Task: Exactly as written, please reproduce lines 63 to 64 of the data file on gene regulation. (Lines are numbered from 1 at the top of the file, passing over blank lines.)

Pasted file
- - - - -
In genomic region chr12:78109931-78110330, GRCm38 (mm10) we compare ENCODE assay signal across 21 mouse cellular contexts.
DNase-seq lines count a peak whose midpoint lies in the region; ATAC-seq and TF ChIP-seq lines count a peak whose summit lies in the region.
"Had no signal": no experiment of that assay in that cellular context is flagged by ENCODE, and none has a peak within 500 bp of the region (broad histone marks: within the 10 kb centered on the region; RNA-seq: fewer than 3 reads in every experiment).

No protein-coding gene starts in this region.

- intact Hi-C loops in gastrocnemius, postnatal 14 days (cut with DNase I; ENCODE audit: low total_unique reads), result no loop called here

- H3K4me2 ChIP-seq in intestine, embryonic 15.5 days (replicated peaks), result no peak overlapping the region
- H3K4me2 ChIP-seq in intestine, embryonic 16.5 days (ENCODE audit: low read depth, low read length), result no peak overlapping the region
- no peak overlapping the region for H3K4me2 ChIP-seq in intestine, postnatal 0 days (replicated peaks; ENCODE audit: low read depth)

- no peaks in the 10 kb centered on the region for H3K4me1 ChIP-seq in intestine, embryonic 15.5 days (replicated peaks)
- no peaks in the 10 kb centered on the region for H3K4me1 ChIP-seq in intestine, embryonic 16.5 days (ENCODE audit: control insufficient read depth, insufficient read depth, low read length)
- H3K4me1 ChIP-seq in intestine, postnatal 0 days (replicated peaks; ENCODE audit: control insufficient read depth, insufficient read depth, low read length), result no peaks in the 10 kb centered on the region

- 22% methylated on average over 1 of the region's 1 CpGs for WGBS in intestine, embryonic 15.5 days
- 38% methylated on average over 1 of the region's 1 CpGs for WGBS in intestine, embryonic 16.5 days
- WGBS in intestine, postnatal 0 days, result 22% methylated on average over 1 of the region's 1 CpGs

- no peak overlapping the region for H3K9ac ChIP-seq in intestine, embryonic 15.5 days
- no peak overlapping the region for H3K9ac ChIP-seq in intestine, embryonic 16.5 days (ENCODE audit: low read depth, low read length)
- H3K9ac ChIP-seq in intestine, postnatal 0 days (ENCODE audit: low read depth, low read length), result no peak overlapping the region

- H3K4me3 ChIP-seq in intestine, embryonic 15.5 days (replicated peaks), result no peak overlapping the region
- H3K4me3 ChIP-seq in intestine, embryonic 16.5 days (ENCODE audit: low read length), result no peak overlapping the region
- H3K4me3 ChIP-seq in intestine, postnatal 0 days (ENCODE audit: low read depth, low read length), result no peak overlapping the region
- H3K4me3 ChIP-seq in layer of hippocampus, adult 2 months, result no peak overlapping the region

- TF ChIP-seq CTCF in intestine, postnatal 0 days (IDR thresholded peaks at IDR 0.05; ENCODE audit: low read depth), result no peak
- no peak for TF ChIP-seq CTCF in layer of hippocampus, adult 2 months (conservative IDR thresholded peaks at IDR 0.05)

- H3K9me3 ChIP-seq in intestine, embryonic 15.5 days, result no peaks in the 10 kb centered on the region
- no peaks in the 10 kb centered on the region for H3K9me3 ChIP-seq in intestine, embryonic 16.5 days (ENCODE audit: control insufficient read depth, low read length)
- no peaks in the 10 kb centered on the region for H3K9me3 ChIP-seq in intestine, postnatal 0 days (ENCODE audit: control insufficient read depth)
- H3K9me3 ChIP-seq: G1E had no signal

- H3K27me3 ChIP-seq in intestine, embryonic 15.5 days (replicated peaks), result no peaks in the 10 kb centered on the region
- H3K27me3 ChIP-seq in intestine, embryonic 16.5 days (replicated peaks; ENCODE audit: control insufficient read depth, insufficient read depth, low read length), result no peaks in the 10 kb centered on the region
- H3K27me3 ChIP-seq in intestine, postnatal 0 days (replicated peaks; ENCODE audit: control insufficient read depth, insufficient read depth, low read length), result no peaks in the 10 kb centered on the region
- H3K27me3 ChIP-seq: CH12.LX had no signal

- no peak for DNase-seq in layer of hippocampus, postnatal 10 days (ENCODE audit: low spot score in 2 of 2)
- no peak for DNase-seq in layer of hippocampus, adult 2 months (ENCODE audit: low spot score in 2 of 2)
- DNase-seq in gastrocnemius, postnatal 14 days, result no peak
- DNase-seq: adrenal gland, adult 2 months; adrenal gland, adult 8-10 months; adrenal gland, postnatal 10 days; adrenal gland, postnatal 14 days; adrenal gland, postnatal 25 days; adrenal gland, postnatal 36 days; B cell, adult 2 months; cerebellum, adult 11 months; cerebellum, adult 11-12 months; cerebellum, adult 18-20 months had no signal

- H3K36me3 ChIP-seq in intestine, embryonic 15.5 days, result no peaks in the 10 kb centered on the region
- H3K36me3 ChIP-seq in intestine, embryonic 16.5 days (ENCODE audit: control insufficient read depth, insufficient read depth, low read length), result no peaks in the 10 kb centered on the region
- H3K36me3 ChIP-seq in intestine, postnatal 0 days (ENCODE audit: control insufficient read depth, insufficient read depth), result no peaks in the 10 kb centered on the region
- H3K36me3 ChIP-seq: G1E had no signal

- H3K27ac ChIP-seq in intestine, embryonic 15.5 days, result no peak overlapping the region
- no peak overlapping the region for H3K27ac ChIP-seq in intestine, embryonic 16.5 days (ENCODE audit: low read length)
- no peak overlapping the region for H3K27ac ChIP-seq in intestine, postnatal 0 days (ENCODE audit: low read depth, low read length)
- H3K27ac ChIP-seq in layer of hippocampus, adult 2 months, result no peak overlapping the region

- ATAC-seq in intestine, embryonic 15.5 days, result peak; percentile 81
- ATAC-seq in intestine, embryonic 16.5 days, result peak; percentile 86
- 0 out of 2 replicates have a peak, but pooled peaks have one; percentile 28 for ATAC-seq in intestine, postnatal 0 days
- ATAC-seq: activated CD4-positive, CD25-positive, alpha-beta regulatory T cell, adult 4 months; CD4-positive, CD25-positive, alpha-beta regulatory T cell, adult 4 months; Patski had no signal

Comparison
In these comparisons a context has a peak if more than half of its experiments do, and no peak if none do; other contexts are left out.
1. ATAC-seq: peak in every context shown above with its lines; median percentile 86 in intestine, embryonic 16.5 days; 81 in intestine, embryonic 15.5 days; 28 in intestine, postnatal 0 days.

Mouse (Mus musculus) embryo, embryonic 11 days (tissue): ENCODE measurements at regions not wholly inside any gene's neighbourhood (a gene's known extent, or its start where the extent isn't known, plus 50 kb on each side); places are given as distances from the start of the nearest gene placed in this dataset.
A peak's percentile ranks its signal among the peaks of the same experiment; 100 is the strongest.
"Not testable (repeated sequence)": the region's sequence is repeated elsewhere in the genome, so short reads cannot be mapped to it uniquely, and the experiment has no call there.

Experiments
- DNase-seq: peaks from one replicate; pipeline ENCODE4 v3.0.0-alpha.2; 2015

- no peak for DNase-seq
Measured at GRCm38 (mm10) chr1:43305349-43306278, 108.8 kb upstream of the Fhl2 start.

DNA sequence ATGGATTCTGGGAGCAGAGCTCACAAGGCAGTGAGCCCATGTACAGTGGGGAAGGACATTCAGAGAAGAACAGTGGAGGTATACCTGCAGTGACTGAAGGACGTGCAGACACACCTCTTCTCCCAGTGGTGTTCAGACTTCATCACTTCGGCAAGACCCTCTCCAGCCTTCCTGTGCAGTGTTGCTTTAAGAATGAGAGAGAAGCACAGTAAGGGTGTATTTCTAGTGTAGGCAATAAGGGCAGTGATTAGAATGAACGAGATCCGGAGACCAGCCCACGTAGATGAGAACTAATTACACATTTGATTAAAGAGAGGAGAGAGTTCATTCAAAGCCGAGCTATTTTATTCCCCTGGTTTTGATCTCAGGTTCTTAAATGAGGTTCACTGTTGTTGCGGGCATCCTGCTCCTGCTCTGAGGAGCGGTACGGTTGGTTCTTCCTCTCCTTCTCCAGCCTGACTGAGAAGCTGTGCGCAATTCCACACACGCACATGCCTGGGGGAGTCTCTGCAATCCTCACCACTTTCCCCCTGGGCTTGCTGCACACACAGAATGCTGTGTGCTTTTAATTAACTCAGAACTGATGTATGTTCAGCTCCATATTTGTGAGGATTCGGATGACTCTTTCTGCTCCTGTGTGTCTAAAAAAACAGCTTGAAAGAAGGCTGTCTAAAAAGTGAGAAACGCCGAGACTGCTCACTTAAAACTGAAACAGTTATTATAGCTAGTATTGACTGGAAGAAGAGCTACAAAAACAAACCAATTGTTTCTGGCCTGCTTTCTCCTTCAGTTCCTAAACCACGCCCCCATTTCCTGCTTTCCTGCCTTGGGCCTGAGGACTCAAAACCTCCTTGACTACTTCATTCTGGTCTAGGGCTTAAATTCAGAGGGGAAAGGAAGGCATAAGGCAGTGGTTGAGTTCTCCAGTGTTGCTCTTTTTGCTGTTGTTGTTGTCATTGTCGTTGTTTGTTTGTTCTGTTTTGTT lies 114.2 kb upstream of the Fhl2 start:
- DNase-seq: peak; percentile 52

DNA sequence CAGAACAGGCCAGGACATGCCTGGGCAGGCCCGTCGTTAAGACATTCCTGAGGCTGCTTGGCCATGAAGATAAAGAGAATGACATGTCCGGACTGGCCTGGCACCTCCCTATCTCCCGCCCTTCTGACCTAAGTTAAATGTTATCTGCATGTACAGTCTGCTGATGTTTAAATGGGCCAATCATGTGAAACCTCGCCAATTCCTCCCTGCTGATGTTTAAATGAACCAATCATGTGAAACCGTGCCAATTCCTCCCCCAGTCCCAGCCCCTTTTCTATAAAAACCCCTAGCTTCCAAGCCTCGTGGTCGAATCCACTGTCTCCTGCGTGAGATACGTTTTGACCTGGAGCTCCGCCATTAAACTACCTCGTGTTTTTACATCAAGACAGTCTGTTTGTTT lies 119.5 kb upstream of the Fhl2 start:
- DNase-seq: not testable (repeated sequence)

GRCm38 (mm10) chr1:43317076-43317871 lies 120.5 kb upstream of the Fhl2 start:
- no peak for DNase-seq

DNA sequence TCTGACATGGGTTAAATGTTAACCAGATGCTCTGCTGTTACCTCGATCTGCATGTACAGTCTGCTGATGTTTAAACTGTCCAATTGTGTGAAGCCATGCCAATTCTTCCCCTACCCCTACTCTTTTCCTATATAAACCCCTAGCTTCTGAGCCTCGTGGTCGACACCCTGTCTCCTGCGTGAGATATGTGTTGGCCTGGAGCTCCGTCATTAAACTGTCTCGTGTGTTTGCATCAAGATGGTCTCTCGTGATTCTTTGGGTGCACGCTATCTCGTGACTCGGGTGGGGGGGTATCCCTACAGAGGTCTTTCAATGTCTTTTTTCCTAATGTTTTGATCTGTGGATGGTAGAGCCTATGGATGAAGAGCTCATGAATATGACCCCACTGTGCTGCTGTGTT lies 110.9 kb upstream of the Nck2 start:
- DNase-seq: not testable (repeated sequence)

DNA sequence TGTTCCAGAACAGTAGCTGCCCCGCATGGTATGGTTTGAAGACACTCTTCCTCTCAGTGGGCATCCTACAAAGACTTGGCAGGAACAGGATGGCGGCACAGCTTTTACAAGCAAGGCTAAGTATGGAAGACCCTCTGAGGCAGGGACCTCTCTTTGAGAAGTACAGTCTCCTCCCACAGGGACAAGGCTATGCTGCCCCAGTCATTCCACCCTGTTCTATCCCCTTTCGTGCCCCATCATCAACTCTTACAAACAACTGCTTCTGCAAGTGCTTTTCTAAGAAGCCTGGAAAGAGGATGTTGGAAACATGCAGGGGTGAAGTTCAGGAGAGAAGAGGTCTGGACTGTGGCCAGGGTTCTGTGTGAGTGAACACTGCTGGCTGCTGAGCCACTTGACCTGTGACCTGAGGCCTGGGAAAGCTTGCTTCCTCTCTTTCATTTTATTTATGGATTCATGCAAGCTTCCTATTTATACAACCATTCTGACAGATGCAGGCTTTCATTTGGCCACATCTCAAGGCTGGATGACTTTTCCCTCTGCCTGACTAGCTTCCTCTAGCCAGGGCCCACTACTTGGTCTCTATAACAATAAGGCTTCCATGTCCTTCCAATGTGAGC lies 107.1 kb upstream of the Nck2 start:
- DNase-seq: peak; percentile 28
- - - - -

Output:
- no peak for DNase-seq

DNA sequence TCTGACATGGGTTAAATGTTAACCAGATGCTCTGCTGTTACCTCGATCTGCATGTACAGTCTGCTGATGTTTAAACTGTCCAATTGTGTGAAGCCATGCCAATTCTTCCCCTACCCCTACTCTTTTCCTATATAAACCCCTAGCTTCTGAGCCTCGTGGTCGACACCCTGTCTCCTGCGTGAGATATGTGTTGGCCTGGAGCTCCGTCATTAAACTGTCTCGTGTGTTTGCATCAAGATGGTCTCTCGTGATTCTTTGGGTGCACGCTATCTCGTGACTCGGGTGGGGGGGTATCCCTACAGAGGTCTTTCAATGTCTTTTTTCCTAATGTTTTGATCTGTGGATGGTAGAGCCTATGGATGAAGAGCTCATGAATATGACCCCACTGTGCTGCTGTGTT lies 110.9 kb upstream of the Nck2 start: